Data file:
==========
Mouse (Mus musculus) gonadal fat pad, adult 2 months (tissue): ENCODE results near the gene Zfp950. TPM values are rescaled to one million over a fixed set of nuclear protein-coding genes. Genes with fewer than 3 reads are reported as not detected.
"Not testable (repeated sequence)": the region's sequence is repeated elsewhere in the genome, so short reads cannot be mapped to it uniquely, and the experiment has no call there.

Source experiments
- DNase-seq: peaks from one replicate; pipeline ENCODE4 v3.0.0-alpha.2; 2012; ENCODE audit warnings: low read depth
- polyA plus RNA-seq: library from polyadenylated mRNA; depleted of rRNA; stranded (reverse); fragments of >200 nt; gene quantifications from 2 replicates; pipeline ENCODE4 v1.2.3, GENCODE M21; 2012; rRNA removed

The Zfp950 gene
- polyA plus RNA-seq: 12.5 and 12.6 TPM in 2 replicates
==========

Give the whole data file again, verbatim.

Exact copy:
Mouse (Mus musculus) gonadal fat pad, adult 2 months (tissue): ENCODE results near the gene Zfp950. TPM values are rescaled to one million over a fixed set of nuclear protein-coding genes. Genes with fewer than 3 reads are reported as not detected.
"Not testable (repeated sequence)": the region's sequence is repeated elsewhere in the genome, so short reads cannot be mapped to it uniquely, and the experiment has no call there.

Source experiments
- DNase-seq: peaks from one replicate; pipeline ENCODE4 v3.0.0-alpha.2; 2012; ENCODE audit warnings: low read depth
- polyA plus RNA-seq: library from polyadenylated mRNA; depleted of rRNA; stranded (reverse); fragments of >200 nt; gene quantifications from 2 replicates; pipeline ENCODE4 v1.2.3, GENCODE M21; 2012; rRNA removed

The Zfp950 gene
- polyA plus RNA-seq: 12.5 and 12.6 TPM in 2 replicates